Old Time Rock and Roll Chords

With so many great songs written about old-time rock and roll, you may wonder if it’s even possible to learn some of those techniques. Fortunately, there are some good programs out there that will help you learn most, if not all, of the basics. Learning these songs will help you understand what makes them unique and just as important as other genres.

One of the best things about old-time rock and roll is being able to listen and dance along to great songs. It’s a bit different than modern music in that the tempo and pace are usually slower. That makes it very easy for people to listen and to feel like they are really part of the song. If you really want to learn some of these old songs, learning the songs first will be essential. You’ll have to practice the technique at home first before you can try it out on a guitar or another instrument.

A few of the old standards are “unes” by the Monkees, “I’m a Believer” by Rod Stewart, and, believe it or not, “Mystery Train” by Bob Dylan. You’ll find that learning the basics of these songs will help you with your technique. The “unes” examples above come from “I Like That Old Time Rock and Roll Guitar” by The Monkees. Listen to this song and try a few of the phrases out. If you remember them, this will give you an advantage over people who don’t listen to this song often. They may not know how to play it as well as you do.

“I Like That Old Time Rock and Roll Guitar” also has great examples for the techniques involved. The first technique is called the minor pentatonic scale pattern. If you only know the standard shape for the minor pentatonic, this is the shape for you. Just learn to repeat the scale pattern in the beginning, then change from there to become more comfortable with it. This is a good lesson for beginners. You’ll need to practice this a lot if you want to really get good at it.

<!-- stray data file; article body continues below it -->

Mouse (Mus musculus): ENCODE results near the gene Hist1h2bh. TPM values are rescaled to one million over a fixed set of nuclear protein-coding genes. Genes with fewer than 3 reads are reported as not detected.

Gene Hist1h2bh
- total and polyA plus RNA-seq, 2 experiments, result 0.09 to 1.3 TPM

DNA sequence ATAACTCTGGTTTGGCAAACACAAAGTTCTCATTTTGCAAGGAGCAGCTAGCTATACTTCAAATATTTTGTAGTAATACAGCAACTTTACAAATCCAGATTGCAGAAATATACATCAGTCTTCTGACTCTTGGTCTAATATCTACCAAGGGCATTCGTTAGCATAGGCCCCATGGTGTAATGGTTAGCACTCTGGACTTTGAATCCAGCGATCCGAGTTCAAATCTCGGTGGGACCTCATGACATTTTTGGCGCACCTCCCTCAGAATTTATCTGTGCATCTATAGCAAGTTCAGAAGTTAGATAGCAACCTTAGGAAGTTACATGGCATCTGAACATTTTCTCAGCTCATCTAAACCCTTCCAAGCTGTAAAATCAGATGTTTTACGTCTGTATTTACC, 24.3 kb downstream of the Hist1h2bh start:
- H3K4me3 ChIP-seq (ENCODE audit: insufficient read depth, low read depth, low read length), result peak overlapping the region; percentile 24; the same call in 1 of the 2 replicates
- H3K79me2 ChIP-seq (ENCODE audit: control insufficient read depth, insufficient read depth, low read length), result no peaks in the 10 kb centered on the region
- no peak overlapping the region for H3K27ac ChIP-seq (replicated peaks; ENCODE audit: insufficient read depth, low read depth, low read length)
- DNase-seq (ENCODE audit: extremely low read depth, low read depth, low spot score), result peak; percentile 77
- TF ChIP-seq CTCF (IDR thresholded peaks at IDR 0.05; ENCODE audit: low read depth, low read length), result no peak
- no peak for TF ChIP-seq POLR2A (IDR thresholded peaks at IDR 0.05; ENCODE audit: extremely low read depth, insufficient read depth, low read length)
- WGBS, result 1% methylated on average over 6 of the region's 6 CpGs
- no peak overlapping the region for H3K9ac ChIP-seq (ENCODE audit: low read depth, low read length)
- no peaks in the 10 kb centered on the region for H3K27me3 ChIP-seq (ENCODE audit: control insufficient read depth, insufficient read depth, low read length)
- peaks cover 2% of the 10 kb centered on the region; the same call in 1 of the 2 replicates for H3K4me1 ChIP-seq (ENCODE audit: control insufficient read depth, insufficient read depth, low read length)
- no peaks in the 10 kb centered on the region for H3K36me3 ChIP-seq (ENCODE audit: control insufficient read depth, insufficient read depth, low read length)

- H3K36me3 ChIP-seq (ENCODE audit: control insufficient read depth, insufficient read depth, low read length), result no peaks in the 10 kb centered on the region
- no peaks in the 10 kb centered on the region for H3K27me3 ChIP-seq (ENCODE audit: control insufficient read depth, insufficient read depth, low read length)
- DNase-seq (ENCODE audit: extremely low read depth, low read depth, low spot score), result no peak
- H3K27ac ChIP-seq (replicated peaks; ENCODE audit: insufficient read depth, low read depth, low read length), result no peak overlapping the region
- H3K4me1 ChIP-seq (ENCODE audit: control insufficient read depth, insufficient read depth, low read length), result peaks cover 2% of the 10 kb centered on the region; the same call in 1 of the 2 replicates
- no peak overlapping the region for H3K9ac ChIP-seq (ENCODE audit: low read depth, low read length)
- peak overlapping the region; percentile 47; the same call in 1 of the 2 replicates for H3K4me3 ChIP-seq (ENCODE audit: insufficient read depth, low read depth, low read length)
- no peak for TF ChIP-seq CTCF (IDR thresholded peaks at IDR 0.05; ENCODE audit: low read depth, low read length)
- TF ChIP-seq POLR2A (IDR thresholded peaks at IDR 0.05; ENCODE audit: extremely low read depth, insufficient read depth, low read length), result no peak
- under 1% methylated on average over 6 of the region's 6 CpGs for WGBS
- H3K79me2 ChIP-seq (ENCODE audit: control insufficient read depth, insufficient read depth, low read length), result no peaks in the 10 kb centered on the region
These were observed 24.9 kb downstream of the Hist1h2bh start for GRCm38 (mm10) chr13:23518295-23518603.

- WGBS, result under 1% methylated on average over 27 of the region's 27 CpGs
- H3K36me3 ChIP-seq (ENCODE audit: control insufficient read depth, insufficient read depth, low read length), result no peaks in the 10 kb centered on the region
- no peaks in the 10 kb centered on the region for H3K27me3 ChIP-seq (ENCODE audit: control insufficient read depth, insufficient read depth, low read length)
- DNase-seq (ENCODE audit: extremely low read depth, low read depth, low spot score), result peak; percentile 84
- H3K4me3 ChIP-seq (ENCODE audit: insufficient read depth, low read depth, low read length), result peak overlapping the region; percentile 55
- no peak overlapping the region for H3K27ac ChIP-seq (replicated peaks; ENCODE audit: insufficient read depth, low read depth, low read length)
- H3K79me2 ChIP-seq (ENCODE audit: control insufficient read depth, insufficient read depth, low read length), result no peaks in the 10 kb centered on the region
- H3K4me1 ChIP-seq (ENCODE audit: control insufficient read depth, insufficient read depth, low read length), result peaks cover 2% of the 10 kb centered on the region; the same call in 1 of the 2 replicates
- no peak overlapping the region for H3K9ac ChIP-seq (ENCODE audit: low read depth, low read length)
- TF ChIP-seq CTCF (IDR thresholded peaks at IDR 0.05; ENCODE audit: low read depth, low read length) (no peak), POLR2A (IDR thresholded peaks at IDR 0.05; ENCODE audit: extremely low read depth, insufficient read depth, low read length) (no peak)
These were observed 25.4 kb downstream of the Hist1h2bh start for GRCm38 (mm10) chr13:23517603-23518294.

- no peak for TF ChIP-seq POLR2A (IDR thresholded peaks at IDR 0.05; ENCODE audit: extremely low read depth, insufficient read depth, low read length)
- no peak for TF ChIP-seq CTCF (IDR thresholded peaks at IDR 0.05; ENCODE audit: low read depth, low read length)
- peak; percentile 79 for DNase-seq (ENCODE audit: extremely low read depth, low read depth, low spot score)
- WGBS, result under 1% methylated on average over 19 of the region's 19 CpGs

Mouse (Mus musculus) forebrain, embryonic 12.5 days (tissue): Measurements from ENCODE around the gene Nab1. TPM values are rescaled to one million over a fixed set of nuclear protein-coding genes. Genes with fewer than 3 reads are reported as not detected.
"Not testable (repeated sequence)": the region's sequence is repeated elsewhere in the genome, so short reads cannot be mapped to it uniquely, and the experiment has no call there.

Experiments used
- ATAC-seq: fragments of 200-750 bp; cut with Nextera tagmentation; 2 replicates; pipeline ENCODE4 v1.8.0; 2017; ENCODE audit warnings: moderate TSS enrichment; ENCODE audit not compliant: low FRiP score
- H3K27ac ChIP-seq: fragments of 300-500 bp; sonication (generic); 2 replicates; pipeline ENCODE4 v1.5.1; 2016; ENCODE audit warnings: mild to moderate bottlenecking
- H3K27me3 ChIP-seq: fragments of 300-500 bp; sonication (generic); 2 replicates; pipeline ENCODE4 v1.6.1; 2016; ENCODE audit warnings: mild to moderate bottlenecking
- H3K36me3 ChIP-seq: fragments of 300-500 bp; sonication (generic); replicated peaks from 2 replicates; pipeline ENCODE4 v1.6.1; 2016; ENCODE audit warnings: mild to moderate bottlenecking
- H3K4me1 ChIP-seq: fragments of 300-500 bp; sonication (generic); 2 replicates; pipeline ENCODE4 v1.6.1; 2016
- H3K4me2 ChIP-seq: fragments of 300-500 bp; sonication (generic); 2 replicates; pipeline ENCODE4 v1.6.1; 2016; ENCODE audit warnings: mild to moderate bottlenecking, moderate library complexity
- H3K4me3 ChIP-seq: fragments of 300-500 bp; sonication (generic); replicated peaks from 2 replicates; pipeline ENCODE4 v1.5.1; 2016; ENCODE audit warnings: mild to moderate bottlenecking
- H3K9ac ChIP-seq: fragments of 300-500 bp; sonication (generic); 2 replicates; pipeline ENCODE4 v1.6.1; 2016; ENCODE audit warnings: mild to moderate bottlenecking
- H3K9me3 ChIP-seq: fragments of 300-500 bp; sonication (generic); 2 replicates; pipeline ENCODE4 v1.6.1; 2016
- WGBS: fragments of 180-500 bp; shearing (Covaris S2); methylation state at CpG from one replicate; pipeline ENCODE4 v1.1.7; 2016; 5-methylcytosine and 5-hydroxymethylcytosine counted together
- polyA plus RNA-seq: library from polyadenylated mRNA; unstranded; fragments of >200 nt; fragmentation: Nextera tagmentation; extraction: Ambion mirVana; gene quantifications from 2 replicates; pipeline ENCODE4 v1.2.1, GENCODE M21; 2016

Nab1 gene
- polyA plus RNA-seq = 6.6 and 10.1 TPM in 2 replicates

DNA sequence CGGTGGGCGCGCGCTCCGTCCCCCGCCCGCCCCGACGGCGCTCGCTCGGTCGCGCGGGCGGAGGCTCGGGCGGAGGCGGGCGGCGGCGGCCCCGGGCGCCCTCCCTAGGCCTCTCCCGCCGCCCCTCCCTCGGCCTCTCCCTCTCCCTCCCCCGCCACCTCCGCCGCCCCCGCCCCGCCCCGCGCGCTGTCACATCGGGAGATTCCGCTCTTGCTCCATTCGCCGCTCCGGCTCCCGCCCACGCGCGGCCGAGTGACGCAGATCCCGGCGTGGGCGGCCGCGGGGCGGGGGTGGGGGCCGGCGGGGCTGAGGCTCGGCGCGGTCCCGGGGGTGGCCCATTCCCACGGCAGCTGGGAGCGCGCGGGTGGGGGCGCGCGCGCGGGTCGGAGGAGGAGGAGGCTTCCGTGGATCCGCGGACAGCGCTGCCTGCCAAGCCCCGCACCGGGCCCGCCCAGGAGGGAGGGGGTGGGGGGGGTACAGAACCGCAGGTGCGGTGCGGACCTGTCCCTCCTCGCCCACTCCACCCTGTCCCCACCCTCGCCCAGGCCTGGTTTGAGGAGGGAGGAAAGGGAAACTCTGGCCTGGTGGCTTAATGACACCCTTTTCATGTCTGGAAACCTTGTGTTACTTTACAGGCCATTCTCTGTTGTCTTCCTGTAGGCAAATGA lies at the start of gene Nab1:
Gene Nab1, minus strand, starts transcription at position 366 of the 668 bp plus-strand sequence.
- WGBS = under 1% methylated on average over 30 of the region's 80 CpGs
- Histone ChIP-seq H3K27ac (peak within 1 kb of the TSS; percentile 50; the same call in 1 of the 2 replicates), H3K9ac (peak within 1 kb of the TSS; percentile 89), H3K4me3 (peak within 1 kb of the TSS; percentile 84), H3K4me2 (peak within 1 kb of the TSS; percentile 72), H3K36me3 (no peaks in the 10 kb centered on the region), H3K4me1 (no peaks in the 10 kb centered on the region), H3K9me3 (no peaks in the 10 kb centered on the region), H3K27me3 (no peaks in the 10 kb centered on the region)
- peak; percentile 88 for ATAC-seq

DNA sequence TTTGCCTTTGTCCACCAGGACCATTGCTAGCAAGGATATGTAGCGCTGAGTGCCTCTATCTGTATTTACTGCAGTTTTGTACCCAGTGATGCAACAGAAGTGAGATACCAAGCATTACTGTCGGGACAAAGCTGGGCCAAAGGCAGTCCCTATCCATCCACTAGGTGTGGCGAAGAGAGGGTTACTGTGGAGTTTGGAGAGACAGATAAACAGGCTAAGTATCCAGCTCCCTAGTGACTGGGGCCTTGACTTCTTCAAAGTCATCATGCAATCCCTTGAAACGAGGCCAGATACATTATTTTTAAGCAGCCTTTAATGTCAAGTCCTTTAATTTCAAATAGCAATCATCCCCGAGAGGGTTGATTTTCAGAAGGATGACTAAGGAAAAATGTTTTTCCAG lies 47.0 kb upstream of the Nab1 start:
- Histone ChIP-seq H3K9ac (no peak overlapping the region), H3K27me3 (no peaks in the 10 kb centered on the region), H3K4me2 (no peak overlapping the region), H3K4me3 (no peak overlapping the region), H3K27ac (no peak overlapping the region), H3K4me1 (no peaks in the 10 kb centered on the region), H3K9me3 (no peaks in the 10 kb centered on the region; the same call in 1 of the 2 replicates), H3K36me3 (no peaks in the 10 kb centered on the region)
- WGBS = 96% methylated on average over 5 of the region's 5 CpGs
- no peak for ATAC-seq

“That Old Time Rock and Roll” by Bob Dylan also contain a great example. Here, he starts the song with one chord, the G, then proceeds to change it into the F# minor and finish up the song with a perfect E. The best part is that even though this song was released decades ago, it’s still incredibly effective. It’s worth listening to just for that classic guitar sound. I guess that’s what I like about old-time rock and roll. It’s like no other.

“Mr. Tambourine Man” by Billy Joel is another example. This is also a pretty good song, which was actually inspired by Old Time Rock and Roll. Here, he plays the G note, then adds a C and finishes it off by playing a G# minor chord. It’s quite an easy progression and the way Billy highlights the chords makes everything come together beautifully.
“Don’t Worry, Be Happy” by the Monkees is another great oldie. This is about dealing with the normal everyday stress of life. It’s very simple, but at the same time memorable. It’s sung by two guys, John Entwistle and Tommy Lee. It’s probably the best song they ever wrote, period.

There are much more old-time rock and roll songs that you can listen to. Some are better versions of songs we know today while others still manage to stay on target. It’s all relative. If you’re looking for old-time rock and roll songs to listen to during a jam session or for your first few practicing guitar solos, these are the ones for you. You’ll be glad you did.